Words from the Wall for Rosh Chodesh Iyar
Today marks Rosh Chodesh Iyar, the beginning of the Hebrew month of Iyar. Rosh Chodesh, which literally means “head of the month,” is the holiday that marks the beginning of each month in the Jewish calendar.
Throughout the year, we have been covering the events surrounding the Women of the Wall (WOW), a progressive prayer group that meets at the Western Wall (Kotel) in Jerusalem to pray together each month on Rosh Chodesh. In late 2009 Nofrat Frenkel was arrested for wearing a prayer shawl, or tallit, while praying at the Wall, and in January 2010, Anat Hoffman, who serves as director of the Israel Religious Action Center and leader of Women of the Wall, was interrogated and fingerprinted due to the actions of this group.
Yesterday, the Women of the Wall celebrated the new month of Iyar at the Kotel. Iyar is the month of Yom Ha’atzmaut, Israel’s Independence Day, which falls next Tuesday. The Women of the Wall gathered in prayer, singing melodies that reflect Israel’s struggle for independence. A record 150 women and men participated in today’s service.
I had a chance to speak with both Anat and Michelle Handelman, the Public Relations coordinator for Women of the Wall, about their experiences at Rosh Chodesh services yesterday. Read on for their stories, successes, and more photos from this month! Below, a man and woman pray on either side of the mechitzah at the Women of the Wall services for Rosh Chodesh Iyar yesterday. (AP)
In the past, the Women of the Wall were hassled by police officers at the entrance to the Kotel when they tried to bring a Torah scroll with them to pray. As Anat and Michelle explained, this month, the police did not allow WOW to bring its Torah scroll into the women’s section; instead, one of WOW’s supporters, Matan Glazer, brought a Torah scroll in a duffel bag into the plaza area behind the women’s section. According to Glazer, a border police officer informed him that their orders were that women could not hold the Torah during the services at the Western Wall. Further, the police officer told him that if he gave the Torah to a woman, the officer would put him in jail.
At previous meetings of the Women of the Wall, those gathering in prayer have faced insults and harassment from ultra-Orthodox men who do not believe that women should be allowed to wear tallitot, or prayer shawls, or read from the Torah while at the Kotel. When WOW held services during the middle of Passover a few weeks ago, several men shouted insults and threw chairs over the mechitzah, or dividing wall, that separates the men’s and women’s sections of the Kotel.
This month, services progressed smoothly until the Sh’ma, at which point an ultra-Orthodox rabbi on the men’s side began shouting, “You are not Jewish! You have come from abroad to destroy pure Judaism.” The Women of the Wall responded by focusing on their prayers.
While many participants in WOW services have made aliyah or are students at Hebrew Union College, the Reform Movement’s seminary, Anat emphasized the importance of the groundswell of support from progressive Jews around the world, including many of our URJ congregations.
Anat went to speak with the Chief of Police of the Kotel, Raphael Malichi, about the man who shouted at them. Malichi told her that the individual was a paratrooper who had participated in liberating the Western Wall during the reunification of Jerusalem, so he was able to do “whatever he wanted.” As Anat aptly commented to me today, “he liberated the Wall, and now we [the Women of the Wall] are trying to liberate the wall from him!”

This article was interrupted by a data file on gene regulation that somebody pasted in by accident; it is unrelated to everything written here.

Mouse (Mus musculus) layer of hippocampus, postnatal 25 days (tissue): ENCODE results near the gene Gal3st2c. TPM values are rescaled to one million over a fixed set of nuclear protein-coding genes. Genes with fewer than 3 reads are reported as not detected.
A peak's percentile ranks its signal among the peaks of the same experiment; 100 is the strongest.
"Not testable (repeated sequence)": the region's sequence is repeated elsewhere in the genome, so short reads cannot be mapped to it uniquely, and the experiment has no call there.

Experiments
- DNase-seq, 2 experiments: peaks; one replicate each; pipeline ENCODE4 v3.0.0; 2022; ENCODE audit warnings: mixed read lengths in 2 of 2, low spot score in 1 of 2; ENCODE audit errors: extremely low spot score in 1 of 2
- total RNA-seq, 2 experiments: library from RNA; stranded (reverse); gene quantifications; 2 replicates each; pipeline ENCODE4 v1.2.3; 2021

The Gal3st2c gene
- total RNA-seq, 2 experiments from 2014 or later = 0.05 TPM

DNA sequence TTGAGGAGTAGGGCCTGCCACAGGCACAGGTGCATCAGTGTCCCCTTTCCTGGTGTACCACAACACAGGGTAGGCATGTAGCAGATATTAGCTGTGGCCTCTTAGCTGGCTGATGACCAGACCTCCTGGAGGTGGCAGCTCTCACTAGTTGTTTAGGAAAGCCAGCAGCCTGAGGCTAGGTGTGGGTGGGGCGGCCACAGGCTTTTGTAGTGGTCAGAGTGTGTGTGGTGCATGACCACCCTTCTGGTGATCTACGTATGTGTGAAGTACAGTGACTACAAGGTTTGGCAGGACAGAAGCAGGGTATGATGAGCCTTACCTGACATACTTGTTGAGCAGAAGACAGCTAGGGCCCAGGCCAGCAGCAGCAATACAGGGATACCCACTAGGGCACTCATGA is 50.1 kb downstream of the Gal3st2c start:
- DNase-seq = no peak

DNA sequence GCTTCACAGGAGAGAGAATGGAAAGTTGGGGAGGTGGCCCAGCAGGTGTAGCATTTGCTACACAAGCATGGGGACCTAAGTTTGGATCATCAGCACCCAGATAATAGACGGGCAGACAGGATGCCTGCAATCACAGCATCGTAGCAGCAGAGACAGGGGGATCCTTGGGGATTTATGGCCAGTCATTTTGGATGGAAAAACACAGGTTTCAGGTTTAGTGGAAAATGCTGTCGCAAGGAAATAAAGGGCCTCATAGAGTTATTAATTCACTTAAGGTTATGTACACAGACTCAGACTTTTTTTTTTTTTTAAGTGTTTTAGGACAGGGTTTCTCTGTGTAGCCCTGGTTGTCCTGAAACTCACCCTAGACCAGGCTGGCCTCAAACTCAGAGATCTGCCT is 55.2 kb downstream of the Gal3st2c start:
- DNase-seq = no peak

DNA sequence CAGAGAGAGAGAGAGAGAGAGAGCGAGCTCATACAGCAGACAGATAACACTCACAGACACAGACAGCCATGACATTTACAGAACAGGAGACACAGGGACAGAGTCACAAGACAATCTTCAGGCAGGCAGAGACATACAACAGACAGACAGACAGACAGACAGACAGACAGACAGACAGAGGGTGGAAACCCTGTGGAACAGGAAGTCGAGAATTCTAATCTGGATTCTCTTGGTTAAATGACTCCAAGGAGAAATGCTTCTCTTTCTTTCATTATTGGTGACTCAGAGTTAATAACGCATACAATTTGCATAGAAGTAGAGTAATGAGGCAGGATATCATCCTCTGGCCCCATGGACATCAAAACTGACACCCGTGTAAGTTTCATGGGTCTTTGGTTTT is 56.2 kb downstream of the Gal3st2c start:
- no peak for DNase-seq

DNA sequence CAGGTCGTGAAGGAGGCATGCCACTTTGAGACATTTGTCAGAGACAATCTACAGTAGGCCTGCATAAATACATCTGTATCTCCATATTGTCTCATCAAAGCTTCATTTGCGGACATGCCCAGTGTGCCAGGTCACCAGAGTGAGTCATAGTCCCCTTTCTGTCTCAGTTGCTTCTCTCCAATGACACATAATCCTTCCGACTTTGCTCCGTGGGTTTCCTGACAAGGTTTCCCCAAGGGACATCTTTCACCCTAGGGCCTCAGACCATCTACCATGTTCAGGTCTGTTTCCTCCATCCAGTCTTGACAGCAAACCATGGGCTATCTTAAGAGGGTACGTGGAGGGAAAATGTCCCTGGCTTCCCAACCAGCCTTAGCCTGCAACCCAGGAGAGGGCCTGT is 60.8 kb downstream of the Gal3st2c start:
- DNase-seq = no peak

In a new development Malichi did permit the thirty women in tallitot to wear them, but instructed them to conceal the tzitzit, or the fringes of the tallit. Further, Malichi explained that the women were permitted to wear tallitot as long as they “were not black and white…if they were colorful and looked like scarves” then the women were permitted to wear them.
Overall, Anat believes “we are making advances on the ground,” both for religious freedom for the Women of the Wall and more broadly for religious pluralism in Israel. Anat is especially encouraged that 30 women were able to wear tallitot and more than 20 male supporters joined the Women of the Wall this month. Anat was also proud to share with me that six women were called for their first every aliyah to the Torah during the Torah service, which she described as a “very moving moment.” (Photo courtesy of Michelle Handelman)
As a final note, Anat emphasized that “it is of extreme importance that we continue our guard of the Wall. [Not all] people think that the Wall is a place we should focus on, but I believe that it is.” Although only one of many battlegrounds in the fight for religious freedom in Israel, the actions of the Women of the Wall and their supporters are a quintessential example of the advances made by progressive Judaism. This month, as we celebrate Israel’s Independence, we also celebrate and work toward greater freedom of religion for all Jews.
Are you holding your own Rosh Chodesh Iyar event in solidarity with Women of the Wall? If so, email a description and photos to me and firstname.lastname@example.org! You can also follow the Women of the Wall on Facebook or Twitter (@womenofthewall) for more information and photos. Finally, the URJ maintains a clearinghouse webpage for news, educational resources, and blog posts about the Women of the Wall at http://urj.org/israel/wow/. Chodesh Tov!